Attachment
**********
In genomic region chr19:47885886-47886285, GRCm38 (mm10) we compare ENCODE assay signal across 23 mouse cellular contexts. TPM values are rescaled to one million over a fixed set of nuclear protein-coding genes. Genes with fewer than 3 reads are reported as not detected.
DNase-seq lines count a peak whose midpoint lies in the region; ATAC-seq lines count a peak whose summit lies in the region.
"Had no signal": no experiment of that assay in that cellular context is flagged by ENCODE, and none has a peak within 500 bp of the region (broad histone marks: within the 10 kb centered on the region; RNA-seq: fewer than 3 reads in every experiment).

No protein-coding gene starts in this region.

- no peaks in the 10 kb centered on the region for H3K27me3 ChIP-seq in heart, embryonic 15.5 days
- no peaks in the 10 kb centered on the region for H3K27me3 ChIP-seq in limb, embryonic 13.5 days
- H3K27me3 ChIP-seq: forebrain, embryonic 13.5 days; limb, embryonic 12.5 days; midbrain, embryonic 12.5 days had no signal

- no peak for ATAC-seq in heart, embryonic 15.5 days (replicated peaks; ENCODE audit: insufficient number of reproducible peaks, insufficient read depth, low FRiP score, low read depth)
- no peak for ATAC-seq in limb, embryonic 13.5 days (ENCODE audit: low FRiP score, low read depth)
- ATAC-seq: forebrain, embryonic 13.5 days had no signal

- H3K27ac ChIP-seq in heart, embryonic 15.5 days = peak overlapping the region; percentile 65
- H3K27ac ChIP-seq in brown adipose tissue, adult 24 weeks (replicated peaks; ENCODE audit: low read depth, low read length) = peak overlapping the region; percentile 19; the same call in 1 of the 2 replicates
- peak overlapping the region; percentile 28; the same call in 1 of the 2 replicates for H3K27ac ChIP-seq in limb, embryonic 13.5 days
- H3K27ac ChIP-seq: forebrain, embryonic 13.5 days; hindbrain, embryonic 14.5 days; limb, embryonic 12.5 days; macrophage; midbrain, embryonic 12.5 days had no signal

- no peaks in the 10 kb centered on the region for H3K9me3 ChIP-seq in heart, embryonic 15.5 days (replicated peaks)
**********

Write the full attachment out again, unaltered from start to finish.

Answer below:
In genomic region chr19:47885886-47886285, GRCm38 (mm10) we compare ENCODE assay signal across 23 mouse cellular contexts. TPM values are rescaled to one million over a fixed set of nuclear protein-coding genes. Genes with fewer than 3 reads are reported as not detected.
DNase-seq lines count a peak whose midpoint lies in the region; ATAC-seq lines count a peak whose summit lies in the region.
"Had no signal": no experiment of that assay in that cellular context is flagged by ENCODE, and none has a peak within 500 bp of the region (broad histone marks: within the 10 kb centered on the region; RNA-seq: fewer than 3 reads in every experiment).

No protein-coding gene starts in this region.

- no peaks in the 10 kb centered on the region for H3K27me3 ChIP-seq in heart, embryonic 15.5 days
- no peaks in the 10 kb centered on the region for H3K27me3 ChIP-seq in limb, embryonic 13.5 days
- H3K27me3 ChIP-seq: forebrain, embryonic 13.5 days; limb, embryonic 12.5 days; midbrain, embryonic 12.5 days had no signal

- no peak for ATAC-seq in heart, embryonic 15.5 days (replicated peaks; ENCODE audit: insufficient number of reproducible peaks, insufficient read depth, low FRiP score, low read depth)
- no peak for ATAC-seq in limb, embryonic 13.5 days (ENCODE audit: low FRiP score, low read depth)
- ATAC-seq: forebrain, embryonic 13.5 days had no signal

- H3K27ac ChIP-seq in heart, embryonic 15.5 days = peak overlapping the region; percentile 65
- H3K27ac ChIP-seq in brown adipose tissue, adult 24 weeks (replicated peaks; ENCODE audit: low read depth, low read length) = peak overlapping the region; percentile 19; the same call in 1 of the 2 replicates
- peak overlapping the region; percentile 28; the same call in 1 of the 2 replicates for H3K27ac ChIP-seq in limb, embryonic 13.5 days
- H3K27ac ChIP-seq: forebrain, embryonic 13.5 days; hindbrain, embryonic 14.5 days; limb, embryonic 12.5 days; macrophage; midbrain, embryonic 12.5 days had no signal

- no peaks in the 10 kb centered on the region for H3K9me3 ChIP-seq in heart, embryonic 15.5 days (replicated peaks)